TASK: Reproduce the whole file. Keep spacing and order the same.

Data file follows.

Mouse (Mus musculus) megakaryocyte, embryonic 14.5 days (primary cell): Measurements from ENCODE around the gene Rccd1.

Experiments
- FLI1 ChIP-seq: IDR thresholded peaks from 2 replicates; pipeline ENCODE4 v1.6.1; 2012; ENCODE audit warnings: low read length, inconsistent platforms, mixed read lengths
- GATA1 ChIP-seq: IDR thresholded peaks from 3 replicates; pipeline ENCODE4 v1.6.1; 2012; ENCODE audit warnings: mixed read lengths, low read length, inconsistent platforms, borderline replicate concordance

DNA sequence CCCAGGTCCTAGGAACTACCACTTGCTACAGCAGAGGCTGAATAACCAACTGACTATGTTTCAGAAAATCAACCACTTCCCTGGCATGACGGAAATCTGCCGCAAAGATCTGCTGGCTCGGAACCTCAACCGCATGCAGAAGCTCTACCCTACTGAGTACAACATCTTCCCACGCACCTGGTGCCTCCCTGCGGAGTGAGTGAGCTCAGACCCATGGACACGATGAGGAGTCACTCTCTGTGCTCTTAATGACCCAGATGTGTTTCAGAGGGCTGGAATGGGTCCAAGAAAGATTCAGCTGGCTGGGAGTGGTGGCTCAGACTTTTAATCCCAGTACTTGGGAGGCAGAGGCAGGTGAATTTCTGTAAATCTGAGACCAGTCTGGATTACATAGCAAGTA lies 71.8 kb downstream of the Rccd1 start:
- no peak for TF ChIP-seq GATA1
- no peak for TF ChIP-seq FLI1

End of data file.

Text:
Mouse (Mus musculus) megakaryocyte, embryonic 14.5 days (primary cell): Measurements from ENCODE around the gene Rccd1.

Experiments
- FLI1 ChIP-seq: IDR thresholded peaks from 2 replicates; pipeline ENCODE4 v1.6.1; 2012; ENCODE audit warnings: low read length, inconsistent platforms, mixed read lengths
- GATA1 ChIP-seq: IDR thresholded peaks from 3 replicates; pipeline ENCODE4 v1.6.1; 2012; ENCODE audit warnings: mixed read lengths, low read length, inconsistent platforms, borderline replicate concordance

DNA sequence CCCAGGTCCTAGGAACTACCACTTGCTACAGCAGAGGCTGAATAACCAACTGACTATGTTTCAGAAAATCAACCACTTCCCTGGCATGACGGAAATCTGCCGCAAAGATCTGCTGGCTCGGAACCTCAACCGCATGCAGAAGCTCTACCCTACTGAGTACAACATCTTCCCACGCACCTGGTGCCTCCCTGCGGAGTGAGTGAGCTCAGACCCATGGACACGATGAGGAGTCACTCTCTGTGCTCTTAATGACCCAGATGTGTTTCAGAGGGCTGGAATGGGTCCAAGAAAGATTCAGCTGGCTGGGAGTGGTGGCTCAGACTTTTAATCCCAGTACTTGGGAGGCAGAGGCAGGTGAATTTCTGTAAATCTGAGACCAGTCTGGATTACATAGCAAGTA lies 71.8 kb downstream of the Rccd1 start:
- no peak for TF ChIP-seq GATA1
- no peak for TF ChIP-seq FLI1